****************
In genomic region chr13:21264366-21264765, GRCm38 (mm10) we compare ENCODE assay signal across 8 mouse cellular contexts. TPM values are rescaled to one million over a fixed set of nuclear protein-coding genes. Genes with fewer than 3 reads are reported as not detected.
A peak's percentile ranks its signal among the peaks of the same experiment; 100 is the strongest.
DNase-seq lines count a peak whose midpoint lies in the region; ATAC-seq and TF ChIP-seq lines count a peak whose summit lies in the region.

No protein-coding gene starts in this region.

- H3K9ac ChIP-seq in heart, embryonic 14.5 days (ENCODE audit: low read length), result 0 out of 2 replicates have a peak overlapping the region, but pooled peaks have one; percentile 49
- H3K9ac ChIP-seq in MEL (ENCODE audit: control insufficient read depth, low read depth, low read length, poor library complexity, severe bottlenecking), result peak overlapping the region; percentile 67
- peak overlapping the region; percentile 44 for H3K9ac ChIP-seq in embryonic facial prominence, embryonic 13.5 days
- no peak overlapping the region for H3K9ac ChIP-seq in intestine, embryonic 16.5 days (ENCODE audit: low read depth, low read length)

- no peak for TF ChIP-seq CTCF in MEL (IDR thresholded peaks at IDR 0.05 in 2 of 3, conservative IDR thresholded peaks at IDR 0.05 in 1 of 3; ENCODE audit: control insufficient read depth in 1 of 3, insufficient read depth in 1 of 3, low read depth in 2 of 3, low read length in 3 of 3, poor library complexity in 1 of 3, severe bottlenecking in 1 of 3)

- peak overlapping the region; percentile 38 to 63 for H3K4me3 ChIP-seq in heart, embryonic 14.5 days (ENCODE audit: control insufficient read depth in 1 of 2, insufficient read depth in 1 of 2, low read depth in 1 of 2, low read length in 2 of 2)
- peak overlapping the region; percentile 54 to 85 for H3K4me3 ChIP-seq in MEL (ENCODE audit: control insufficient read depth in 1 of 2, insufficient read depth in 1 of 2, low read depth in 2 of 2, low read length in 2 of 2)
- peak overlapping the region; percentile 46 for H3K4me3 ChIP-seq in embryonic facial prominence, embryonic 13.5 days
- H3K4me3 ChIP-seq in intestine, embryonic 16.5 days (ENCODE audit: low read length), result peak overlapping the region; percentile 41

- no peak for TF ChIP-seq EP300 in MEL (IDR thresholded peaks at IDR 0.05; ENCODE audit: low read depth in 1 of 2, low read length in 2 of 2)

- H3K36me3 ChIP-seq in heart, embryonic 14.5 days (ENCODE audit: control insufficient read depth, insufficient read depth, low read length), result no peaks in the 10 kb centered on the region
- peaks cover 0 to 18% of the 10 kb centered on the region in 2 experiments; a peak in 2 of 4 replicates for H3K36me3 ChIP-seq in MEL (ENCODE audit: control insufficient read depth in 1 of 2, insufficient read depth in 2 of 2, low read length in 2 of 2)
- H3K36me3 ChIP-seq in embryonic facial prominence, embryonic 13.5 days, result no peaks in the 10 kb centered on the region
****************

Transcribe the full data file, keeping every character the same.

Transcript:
In genomic region chr13:21264366-21264765, GRCm38 (mm10) we compare ENCODE assay signal across 8 mouse cellular contexts. TPM values are rescaled to one million over a fixed set of nuclear protein-coding genes. Genes with fewer than 3 reads are reported as not detected.
A peak's percentile ranks its signal among the peaks of the same experiment; 100 is the strongest.
DNase-seq lines count a peak whose midpoint lies in the region; ATAC-seq and TF ChIP-seq lines count a peak whose summit lies in the region.

No protein-coding gene starts in this region.

- H3K9ac ChIP-seq in heart, embryonic 14.5 days (ENCODE audit: low read length), result 0 out of 2 replicates have a peak overlapping the region, but pooled peaks have one; percentile 49
- H3K9ac ChIP-seq in MEL (ENCODE audit: control insufficient read depth, low read depth, low read length, poor library complexity, severe bottlenecking), result peak overlapping the region; percentile 67
- peak overlapping the region; percentile 44 for H3K9ac ChIP-seq in embryonic facial prominence, embryonic 13.5 days
- no peak overlapping the region for H3K9ac ChIP-seq in intestine, embryonic 16.5 days (ENCODE audit: low read depth, low read length)

- no peak for TF ChIP-seq CTCF in MEL (IDR thresholded peaks at IDR 0.05 in 2 of 3, conservative IDR thresholded peaks at IDR 0.05 in 1 of 3; ENCODE audit: control insufficient read depth in 1 of 3, insufficient read depth in 1 of 3, low read depth in 2 of 3, low read length in 3 of 3, poor library complexity in 1 of 3, severe bottlenecking in 1 of 3)

- peak overlapping the region; percentile 38 to 63 for H3K4me3 ChIP-seq in heart, embryonic 14.5 days (ENCODE audit: control insufficient read depth in 1 of 2, insufficient read depth in 1 of 2, low read depth in 1 of 2, low read length in 2 of 2)
- peak overlapping the region; percentile 54 to 85 for H3K4me3 ChIP-seq in MEL (ENCODE audit: control insufficient read depth in 1 of 2, insufficient read depth in 1 of 2, low read depth in 2 of 2, low read length in 2 of 2)
- peak overlapping the region; percentile 46 for H3K4me3 ChIP-seq in embryonic facial prominence, embryonic 13.5 days
- H3K4me3 ChIP-seq in intestine, embryonic 16.5 days (ENCODE audit: low read length), result peak overlapping the region; percentile 41

- no peak for TF ChIP-seq EP300 in MEL (IDR thresholded peaks at IDR 0.05; ENCODE audit: low read depth in 1 of 2, low read length in 2 of 2)

- H3K36me3 ChIP-seq in heart, embryonic 14.5 days (ENCODE audit: control insufficient read depth, insufficient read depth, low read length), result no peaks in the 10 kb centered on the region
- peaks cover 0 to 18% of the 10 kb centered on the region in 2 experiments; a peak in 2 of 4 replicates for H3K36me3 ChIP-seq in MEL (ENCODE audit: control insufficient read depth in 1 of 2, insufficient read depth in 2 of 2, low read length in 2 of 2)
- H3K36me3 ChIP-seq in embryonic facial prominence, embryonic 13.5 days, result no peaks in the 10 kb centered on the region